QUEENSLAND BUILDING APPROVALS UP
Written on the 14 October 2011
NEW data has revealed home construction activity in Queensland has experienced the greatest increase in Australia.
Australian Bureau of Statistics figures show detached home building approvals rose by 16.4 per cent in August. Total Queensland approvals were up 19.6 per cent in the same month when apartment approvals were included.
The Urban Development Institute of Australia Queensland says the jump is partly due to the $10,000 Queensland Building Boost, which took effect on August 1.
However, UDIA policy and research director Duncan Maclaine warns it will take at least one month before the boost’s effect is fully revealed due to the delay between contract signing and building approval.
“It will depend on confidence in the sector, what happens to interest rates. If the economy strengthens between now and February, we hope there will be a seamless continuation once the grant ends,” he says.
“When the first-home owner grant was increased from $7000 to $21,000 for new houses in late 2008, we saw big increases in new home sales and building approvals – but interest rates were also being cut from 7 to 3.5 per cent.”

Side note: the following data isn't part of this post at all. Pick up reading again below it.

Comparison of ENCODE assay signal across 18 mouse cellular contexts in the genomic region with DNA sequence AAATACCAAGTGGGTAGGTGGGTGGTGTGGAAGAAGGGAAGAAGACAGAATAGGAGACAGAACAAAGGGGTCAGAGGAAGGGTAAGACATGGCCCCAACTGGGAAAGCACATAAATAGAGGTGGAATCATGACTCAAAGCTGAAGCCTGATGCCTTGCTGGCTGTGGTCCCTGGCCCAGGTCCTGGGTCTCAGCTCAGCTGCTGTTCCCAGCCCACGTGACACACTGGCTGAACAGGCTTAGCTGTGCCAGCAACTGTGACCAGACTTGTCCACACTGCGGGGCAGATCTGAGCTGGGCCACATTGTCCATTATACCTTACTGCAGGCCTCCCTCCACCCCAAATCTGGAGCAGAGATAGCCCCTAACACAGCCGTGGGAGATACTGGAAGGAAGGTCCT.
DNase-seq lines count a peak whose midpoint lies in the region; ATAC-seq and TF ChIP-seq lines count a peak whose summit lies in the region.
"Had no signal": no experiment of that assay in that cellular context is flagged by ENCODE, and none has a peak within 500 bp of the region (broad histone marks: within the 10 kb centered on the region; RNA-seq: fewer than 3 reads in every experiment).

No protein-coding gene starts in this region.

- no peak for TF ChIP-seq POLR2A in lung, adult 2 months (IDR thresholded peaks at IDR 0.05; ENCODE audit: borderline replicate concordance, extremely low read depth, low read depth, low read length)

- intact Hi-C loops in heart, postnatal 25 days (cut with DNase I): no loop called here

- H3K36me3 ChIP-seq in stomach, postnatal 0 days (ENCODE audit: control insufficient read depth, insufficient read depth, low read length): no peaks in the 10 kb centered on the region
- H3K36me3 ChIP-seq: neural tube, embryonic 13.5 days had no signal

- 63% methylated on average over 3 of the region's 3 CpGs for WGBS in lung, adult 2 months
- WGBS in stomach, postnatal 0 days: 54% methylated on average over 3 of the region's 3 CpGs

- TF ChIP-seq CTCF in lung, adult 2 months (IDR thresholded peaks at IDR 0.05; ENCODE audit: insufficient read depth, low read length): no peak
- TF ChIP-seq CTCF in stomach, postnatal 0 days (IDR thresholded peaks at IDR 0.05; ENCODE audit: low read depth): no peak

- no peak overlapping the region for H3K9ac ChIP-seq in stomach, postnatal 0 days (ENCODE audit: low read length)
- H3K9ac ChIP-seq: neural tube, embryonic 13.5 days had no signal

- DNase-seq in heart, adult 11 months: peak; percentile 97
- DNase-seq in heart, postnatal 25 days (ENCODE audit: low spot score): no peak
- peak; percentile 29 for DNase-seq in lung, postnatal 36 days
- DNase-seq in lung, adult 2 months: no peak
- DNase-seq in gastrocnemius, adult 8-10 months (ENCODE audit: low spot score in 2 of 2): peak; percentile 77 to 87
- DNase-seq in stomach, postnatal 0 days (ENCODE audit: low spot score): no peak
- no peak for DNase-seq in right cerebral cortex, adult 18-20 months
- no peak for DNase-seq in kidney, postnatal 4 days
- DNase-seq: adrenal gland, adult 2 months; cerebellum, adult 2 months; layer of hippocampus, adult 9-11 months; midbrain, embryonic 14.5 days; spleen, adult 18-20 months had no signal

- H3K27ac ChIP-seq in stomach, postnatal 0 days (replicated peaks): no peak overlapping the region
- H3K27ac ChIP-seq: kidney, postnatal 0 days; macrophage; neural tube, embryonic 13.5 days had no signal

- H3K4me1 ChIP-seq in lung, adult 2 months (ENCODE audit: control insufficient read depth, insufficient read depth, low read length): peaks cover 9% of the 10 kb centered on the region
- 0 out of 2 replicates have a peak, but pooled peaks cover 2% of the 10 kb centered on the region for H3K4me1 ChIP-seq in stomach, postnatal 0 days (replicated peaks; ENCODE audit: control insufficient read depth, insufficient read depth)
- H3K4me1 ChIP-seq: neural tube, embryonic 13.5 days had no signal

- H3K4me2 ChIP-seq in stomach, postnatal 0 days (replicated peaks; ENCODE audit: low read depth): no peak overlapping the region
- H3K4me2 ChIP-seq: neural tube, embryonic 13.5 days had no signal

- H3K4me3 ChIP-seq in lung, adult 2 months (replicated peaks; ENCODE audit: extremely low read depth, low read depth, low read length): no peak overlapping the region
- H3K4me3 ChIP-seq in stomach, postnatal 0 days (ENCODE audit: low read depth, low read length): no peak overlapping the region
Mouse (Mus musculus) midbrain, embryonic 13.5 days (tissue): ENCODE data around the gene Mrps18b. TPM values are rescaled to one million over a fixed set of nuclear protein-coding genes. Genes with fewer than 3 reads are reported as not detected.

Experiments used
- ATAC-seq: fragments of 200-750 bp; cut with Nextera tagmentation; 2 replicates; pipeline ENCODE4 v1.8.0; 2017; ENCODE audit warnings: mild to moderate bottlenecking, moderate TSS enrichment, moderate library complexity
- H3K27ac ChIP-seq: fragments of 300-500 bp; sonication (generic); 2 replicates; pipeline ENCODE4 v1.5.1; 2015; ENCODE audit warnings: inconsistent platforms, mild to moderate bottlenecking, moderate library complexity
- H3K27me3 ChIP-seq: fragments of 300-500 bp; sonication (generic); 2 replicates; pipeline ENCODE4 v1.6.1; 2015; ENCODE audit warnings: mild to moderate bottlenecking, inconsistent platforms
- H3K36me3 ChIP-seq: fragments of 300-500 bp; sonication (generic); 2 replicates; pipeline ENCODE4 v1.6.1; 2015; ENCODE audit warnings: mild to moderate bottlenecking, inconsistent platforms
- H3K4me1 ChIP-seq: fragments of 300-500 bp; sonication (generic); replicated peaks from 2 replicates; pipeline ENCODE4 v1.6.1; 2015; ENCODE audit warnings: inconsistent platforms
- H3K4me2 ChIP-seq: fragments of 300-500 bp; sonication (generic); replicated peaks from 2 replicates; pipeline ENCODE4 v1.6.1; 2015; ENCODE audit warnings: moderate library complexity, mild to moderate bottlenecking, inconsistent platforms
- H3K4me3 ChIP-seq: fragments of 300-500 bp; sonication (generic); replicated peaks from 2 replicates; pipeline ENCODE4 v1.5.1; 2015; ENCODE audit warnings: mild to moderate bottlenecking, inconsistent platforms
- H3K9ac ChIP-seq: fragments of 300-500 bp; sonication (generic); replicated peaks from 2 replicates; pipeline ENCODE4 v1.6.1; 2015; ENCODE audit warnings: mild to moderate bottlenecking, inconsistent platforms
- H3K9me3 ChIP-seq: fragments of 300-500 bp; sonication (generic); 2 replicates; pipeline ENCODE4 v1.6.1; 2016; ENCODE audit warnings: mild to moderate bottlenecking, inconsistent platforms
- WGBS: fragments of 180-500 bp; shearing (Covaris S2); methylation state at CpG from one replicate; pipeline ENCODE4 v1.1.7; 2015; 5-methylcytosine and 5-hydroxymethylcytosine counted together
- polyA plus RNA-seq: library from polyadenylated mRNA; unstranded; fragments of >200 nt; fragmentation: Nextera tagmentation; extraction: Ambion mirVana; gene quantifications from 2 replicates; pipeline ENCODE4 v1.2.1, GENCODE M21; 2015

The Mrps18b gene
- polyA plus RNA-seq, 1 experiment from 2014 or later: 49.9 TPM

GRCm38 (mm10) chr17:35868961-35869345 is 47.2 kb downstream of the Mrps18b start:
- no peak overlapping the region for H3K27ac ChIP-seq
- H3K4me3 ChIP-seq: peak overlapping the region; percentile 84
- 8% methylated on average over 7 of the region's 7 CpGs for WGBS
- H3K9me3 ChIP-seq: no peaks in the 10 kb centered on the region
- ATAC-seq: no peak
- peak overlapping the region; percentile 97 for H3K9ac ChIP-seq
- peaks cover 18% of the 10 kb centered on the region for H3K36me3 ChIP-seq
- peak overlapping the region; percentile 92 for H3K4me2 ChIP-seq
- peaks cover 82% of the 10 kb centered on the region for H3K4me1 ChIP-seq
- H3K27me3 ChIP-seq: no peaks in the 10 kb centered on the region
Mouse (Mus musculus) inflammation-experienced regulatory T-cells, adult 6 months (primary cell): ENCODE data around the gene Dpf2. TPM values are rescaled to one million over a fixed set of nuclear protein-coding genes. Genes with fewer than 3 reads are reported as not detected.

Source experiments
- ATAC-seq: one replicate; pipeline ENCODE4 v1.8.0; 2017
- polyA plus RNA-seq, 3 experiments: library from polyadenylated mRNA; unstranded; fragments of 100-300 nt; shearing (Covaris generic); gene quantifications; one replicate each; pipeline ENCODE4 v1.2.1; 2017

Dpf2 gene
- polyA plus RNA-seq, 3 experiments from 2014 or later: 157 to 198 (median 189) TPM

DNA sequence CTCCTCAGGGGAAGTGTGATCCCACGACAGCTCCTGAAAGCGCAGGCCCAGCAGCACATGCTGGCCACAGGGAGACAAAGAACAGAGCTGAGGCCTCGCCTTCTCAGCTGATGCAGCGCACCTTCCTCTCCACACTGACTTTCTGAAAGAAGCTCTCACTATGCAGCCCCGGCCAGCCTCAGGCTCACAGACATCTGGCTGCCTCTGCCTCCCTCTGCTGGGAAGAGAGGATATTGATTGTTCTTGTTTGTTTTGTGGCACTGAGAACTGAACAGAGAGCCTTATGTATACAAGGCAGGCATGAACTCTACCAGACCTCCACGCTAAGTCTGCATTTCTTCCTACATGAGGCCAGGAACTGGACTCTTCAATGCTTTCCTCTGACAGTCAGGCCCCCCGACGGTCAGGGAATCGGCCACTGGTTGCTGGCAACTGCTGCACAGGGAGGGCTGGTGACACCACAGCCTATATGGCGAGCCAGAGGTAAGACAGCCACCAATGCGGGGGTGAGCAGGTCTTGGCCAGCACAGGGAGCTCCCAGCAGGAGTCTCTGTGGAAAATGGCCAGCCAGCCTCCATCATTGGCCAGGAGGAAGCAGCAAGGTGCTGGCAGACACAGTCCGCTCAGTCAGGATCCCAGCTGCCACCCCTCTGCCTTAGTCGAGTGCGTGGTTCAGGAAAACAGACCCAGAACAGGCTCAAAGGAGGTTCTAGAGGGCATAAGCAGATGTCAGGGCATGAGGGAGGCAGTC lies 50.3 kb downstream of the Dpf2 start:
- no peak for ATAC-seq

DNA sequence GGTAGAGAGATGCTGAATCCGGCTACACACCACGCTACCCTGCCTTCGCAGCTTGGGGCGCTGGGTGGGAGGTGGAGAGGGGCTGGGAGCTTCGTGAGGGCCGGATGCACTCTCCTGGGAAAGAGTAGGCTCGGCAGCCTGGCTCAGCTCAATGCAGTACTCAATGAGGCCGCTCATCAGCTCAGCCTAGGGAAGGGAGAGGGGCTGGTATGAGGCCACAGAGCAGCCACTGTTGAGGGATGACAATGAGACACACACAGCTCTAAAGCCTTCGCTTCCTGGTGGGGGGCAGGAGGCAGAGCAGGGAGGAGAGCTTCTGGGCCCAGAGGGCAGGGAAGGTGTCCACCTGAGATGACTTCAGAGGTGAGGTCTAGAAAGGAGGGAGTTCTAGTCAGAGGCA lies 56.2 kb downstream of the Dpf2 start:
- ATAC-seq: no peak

Master Builders executive director Graham Cuthbert welcomed today’s decision by the Reserve Bank of Australia to keep interest rates on hold at 4.75 per cent.
“For any increase in activity to occur, we must also see an improvement in consumer confidence, which can only be achieved through an assurance of the long-term stability of interest rates,” he says.
“Given the most recent developments in the global economy, they’ve made a sensible decision today in keeping rates on hold once again, which will hopefully help our industry to achieve a sustainable, long-term recovery.”
UDIA is asking Queensland Deputy Premier Andrew Fraser to extend the boost if building activity does not improve.
“$140 million in funding was put aside to assist the construction industry. If the uptake has been well below that projected, we would still like to see that money put aside to benefit the industry,” says Maclaine.
UDIA claims the housing industry is one of the highest taxed in the country.
“We have local, state and federal government levies including stamp duty, infrastructure charges and GST. Research from the Housing Industry Association shows one-third of the market price is just to cover taxes,” says Maclaine.
“Taxes need to be reduced to address housing affordability; there shouldn’t be any more taxes. Some of the burden should be shifted off the industry (because) it isn’t the developer who cops it - it’s the purchaser.”